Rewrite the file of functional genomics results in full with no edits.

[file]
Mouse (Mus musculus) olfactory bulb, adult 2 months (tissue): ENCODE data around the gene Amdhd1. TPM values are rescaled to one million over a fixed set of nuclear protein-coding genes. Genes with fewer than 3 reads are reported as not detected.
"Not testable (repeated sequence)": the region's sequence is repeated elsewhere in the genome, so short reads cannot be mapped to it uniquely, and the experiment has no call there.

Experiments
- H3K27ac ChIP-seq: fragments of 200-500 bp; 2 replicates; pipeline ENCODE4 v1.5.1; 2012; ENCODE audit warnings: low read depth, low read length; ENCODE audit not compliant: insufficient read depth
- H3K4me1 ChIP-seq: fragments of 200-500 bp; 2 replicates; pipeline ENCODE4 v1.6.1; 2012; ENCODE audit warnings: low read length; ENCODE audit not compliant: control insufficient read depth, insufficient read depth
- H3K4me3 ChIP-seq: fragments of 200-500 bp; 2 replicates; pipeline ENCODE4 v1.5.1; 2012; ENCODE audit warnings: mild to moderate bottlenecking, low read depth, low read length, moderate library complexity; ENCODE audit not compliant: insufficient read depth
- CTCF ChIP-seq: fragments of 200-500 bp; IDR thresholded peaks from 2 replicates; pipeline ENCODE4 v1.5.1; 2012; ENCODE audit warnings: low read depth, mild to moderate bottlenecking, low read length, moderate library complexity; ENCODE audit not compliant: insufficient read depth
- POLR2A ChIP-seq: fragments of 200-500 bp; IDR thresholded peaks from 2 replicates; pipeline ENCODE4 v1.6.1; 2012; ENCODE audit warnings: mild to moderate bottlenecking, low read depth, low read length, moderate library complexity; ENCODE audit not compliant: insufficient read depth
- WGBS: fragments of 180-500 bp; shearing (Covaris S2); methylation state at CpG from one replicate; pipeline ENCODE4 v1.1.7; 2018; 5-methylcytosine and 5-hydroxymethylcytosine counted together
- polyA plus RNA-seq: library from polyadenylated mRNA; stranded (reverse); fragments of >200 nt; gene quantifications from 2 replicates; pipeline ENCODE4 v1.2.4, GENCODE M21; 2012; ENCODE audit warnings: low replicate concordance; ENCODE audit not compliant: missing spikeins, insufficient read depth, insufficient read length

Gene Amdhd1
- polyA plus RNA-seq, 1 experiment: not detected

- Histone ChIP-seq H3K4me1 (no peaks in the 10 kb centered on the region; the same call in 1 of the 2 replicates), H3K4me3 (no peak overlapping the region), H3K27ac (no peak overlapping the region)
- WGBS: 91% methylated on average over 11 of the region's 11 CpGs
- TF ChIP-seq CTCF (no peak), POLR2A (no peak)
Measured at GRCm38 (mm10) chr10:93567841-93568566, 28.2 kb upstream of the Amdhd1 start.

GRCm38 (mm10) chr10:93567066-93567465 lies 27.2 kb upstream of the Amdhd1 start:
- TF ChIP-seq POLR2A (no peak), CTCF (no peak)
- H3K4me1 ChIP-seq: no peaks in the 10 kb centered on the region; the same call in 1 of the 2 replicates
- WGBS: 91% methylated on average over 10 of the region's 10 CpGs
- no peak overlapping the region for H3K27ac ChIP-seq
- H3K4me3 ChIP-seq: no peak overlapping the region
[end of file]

Mouse (Mus musculus) olfactory bulb, adult 2 months (tissue): ENCODE data around the gene Amdhd1. TPM values are rescaled to one million over a fixed set of nuclear protein-coding genes. Genes with fewer than 3 reads are reported as not detected.
"Not testable (repeated sequence)": the region's sequence is repeated elsewhere in the genome, so short reads cannot be mapped to it uniquely, and the experiment has no call there.

Experiments
- H3K27ac ChIP-seq: fragments of 200-500 bp; 2 replicates; pipeline ENCODE4 v1.5.1; 2012; ENCODE audit warnings: low read depth, low read length; ENCODE audit not compliant: insufficient read depth
- H3K4me1 ChIP-seq: fragments of 200-500 bp; 2 replicates; pipeline ENCODE4 v1.6.1; 2012; ENCODE audit warnings: low read length; ENCODE audit not compliant: control insufficient read depth, insufficient read depth
- H3K4me3 ChIP-seq: fragments of 200-500 bp; 2 replicates; pipeline ENCODE4 v1.5.1; 2012; ENCODE audit warnings: mild to moderate bottlenecking, low read depth, low read length, moderate library complexity; ENCODE audit not compliant: insufficient read depth
- CTCF ChIP-seq: fragments of 200-500 bp; IDR thresholded peaks from 2 replicates; pipeline ENCODE4 v1.5.1; 2012; ENCODE audit warnings: low read depth, mild to moderate bottlenecking, low read length, moderate library complexity; ENCODE audit not compliant: insufficient read depth
- POLR2A ChIP-seq: fragments of 200-500 bp; IDR thresholded peaks from 2 replicates; pipeline ENCODE4 v1.6.1; 2012; ENCODE audit warnings: mild to moderate bottlenecking, low read depth, low read length, moderate library complexity; ENCODE audit not compliant: insufficient read depth
- WGBS: fragments of 180-500 bp; shearing (Covaris S2); methylation state at CpG from one replicate; pipeline ENCODE4 v1.1.7; 2018; 5-methylcytosine and 5-hydroxymethylcytosine counted together
- polyA plus RNA-seq: library from polyadenylated mRNA; stranded (reverse); fragments of >200 nt; gene quantifications from 2 replicates; pipeline ENCODE4 v1.2.4, GENCODE M21; 2012; ENCODE audit warnings: low replicate concordance; ENCODE audit not compliant: missing spikeins, insufficient read depth, insufficient read length

Gene Amdhd1
- polyA plus RNA-seq, 1 experiment: not detected

- Histone ChIP-seq H3K4me1 (no peaks in the 10 kb centered on the region; the same call in 1 of the 2 replicates), H3K4me3 (no peak overlapping the region), H3K27ac (no peak overlapping the region)
- WGBS: 91% methylated on average over 11 of the region's 11 CpGs
- TF ChIP-seq CTCF (no peak), POLR2A (no peak)
Measured at GRCm38 (mm10) chr10:93567841-93568566, 28.2 kb upstream of the Amdhd1 start.

GRCm38 (mm10) chr10:93567066-93567465 lies 27.2 kb upstream of the Amdhd1 start:
- TF ChIP-seq POLR2A (no peak), CTCF (no peak)
- H3K4me1 ChIP-seq: no peaks in the 10 kb centered on the region; the same call in 1 of the 2 replicates
- WGBS: 91% methylated on average over 10 of the region's 10 CpGs
- no peak overlapping the region for H3K27ac ChIP-seq
- H3K4me3 ChIP-seq: no peak overlapping the region